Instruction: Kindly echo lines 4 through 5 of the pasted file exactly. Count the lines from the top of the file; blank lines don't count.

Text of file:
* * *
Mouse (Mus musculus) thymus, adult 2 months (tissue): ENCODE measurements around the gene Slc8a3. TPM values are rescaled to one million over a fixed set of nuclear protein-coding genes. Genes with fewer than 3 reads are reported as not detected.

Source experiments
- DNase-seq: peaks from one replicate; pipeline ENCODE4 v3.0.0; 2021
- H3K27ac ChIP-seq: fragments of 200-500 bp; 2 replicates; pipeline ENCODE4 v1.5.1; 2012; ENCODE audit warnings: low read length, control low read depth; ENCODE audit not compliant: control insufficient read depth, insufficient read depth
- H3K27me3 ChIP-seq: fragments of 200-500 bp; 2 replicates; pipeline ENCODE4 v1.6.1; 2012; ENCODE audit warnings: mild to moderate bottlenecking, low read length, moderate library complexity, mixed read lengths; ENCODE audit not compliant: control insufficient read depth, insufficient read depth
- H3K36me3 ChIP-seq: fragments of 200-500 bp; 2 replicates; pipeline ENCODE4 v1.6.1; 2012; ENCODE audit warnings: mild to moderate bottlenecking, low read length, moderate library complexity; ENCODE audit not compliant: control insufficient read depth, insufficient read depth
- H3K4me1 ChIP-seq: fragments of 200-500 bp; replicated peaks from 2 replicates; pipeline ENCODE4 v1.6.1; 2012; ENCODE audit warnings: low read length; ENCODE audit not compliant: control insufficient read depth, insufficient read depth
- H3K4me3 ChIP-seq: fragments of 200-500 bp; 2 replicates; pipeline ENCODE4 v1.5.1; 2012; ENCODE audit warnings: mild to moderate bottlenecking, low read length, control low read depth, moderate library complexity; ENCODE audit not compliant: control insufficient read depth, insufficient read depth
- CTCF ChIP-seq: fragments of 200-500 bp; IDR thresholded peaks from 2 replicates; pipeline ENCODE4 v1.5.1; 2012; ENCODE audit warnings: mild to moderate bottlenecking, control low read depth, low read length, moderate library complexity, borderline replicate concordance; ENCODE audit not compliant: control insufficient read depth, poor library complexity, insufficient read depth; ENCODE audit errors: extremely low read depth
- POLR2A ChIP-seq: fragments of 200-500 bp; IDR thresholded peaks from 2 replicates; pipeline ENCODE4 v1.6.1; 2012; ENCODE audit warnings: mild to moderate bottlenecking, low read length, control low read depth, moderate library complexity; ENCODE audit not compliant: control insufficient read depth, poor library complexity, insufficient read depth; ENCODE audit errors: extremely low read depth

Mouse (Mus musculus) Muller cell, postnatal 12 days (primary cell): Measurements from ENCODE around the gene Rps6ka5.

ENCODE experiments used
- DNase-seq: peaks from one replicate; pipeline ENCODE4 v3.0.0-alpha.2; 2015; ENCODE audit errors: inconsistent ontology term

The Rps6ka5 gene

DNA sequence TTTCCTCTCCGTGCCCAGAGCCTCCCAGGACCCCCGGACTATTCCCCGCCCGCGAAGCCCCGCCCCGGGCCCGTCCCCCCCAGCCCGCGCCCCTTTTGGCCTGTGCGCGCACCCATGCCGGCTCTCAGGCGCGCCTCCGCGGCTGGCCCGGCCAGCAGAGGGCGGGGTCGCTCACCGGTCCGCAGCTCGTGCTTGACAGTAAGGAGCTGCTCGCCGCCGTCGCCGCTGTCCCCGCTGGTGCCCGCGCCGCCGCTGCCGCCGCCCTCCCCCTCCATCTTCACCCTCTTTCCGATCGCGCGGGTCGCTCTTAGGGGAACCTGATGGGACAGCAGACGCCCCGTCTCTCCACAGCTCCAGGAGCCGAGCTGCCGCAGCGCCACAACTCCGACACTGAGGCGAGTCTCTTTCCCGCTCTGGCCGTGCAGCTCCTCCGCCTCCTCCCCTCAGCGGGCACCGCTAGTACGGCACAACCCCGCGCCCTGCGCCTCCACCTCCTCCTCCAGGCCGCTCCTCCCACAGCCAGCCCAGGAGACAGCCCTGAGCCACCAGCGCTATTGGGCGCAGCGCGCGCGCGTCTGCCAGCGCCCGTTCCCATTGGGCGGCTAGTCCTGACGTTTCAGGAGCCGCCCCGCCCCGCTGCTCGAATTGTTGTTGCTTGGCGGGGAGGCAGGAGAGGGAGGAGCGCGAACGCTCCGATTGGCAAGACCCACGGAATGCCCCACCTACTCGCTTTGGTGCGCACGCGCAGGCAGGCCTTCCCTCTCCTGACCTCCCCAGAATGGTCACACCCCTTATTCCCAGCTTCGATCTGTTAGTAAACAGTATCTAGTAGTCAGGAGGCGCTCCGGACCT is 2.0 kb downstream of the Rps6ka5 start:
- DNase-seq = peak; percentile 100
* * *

- H3K27ac ChIP-seq: fragments of 200-500 bp; 2 replicates; pipeline ENCODE4 v1.5.1; 2012; ENCODE audit warnings: low read length, control low read depth; ENCODE audit not compliant: control insufficient read depth, insufficient read depth
- H3K27me3 ChIP-seq: fragments of 200-500 bp; 2 replicates; pipeline ENCODE4 v1.6.1; 2012; ENCODE audit warnings: mild to moderate bottlenecking, low read length, moderate library complexity, mixed read lengths; ENCODE audit not compliant: control insufficient read depth, insufficient read depth